This is an interesting lighting, it creates soft shadows under the chin, dimples in the cheek, and around the eyes. This isn't perfect, and would work better if a bit more light reached the eyes, but mimics daylight lighting quite well with the directional lighting from above.
Next I utilised some desk lamps I had laying around. This had one lamp directly behind the head, and one behind and to the right (looking at the photo)
This lights the narrow side of the face, causing the side of the face nearest the camera to be in shadow, and creates a rim light on the hair. This is a fairly dramatic lighting. This could maybe benefit with a bit more light reflecting back into the shadow just to lift a bit more detail from it, but this sort of lighting would be good for maybe a writers portrait as it is dramtic, and almost creates that dark work room sort of look.
The last shot I went for a shot with flash again, this time off camera and direct, from below and slightly to the left, using a fairly narrow beam
This has created a very harsh light, a very dramatic light, with very hard shadows on the left hand side of the face and nose, and a lot of the hair disappearing into the background. It creates the appearance that the sitter is almost emerging from the unknown. It does emphasise any imperfections on the skin though, so has to be used with care.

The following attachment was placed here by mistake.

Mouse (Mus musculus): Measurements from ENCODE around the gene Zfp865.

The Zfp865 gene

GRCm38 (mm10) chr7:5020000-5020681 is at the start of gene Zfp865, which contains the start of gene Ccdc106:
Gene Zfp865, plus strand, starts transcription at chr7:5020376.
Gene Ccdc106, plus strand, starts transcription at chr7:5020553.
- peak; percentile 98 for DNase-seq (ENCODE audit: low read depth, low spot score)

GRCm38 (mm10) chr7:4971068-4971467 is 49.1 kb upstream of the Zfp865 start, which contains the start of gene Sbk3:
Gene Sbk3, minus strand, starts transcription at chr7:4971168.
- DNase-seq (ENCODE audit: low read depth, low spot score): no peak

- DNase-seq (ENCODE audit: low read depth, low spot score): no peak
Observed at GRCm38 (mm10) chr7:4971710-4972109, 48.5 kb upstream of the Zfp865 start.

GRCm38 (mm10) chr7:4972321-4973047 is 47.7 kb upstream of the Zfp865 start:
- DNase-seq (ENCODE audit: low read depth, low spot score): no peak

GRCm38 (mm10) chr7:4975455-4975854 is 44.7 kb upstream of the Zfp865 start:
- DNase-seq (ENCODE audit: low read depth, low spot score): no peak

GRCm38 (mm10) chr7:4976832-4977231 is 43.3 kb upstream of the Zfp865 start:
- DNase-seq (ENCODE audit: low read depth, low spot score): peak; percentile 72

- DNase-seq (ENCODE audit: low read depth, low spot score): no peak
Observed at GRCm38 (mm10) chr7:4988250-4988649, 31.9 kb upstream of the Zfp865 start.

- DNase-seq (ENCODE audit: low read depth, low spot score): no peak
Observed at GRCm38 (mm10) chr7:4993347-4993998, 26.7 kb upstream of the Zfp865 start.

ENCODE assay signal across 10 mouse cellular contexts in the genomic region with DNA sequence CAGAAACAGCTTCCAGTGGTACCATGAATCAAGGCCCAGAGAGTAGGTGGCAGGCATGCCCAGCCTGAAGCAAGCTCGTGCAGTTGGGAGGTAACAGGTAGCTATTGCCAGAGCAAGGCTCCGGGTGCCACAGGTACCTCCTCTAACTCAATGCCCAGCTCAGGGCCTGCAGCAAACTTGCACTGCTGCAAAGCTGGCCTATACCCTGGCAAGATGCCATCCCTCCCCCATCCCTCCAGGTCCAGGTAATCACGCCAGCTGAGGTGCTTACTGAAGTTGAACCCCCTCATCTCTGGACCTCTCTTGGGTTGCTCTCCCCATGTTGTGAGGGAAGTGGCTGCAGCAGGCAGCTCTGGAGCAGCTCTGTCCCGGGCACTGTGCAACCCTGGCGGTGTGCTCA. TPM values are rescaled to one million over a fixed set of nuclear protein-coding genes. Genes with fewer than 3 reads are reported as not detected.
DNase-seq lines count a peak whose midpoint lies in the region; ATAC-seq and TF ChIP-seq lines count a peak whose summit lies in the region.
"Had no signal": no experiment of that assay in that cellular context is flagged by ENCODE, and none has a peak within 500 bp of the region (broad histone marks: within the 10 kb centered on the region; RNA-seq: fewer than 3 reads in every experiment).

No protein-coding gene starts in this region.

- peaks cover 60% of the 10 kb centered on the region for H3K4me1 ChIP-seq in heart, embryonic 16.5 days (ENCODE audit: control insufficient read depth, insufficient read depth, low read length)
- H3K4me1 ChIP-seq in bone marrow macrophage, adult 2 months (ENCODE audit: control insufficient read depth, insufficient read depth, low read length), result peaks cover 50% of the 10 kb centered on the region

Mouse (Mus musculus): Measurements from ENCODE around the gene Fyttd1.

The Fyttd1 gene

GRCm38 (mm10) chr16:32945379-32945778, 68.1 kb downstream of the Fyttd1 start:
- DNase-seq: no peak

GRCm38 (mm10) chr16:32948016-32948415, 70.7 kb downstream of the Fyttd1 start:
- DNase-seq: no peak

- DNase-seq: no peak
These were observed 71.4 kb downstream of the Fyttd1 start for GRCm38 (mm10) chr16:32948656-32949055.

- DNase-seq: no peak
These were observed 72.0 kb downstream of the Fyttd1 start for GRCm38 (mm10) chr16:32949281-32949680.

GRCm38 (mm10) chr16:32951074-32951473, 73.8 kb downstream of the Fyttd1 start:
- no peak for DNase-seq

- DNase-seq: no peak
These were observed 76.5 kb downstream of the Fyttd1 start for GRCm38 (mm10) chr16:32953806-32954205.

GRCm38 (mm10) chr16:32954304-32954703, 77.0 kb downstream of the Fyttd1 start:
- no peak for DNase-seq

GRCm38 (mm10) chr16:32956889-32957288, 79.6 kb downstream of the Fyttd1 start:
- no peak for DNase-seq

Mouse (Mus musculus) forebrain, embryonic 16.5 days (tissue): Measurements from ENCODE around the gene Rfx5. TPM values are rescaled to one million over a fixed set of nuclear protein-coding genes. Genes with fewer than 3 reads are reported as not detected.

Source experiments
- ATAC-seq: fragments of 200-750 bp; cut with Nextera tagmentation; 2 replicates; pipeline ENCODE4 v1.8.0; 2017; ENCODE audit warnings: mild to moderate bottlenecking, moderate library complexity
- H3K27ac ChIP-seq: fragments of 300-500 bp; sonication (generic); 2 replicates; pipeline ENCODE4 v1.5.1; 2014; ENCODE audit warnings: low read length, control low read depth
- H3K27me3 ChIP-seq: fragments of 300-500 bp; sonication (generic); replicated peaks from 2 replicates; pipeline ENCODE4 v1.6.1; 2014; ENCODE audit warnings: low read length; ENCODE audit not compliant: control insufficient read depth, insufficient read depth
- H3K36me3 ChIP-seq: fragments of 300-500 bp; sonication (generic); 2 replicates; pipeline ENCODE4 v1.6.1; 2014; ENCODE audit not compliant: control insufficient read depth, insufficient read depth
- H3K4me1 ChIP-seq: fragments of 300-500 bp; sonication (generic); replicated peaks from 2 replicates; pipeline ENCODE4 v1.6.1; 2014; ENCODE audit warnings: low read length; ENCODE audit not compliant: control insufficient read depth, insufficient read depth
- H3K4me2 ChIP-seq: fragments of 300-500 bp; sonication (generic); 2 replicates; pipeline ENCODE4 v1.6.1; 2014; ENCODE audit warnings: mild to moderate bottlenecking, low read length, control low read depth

Friday, 3 April 2009
My first location was on my way to Dungeness, I spotted this nice desolate location, within some dead looking trees. This would add interest to portraits as well as helping to create a bit of a disturbing atmostphere. I think it would work best in monochrome too. There are some problems with the location though, it is very open, which means it is often subject to direct light. This would mean I would either have to use diffusers to create a softer light, or wait for a cloudy day, to create an attractive lighting and not be too harsh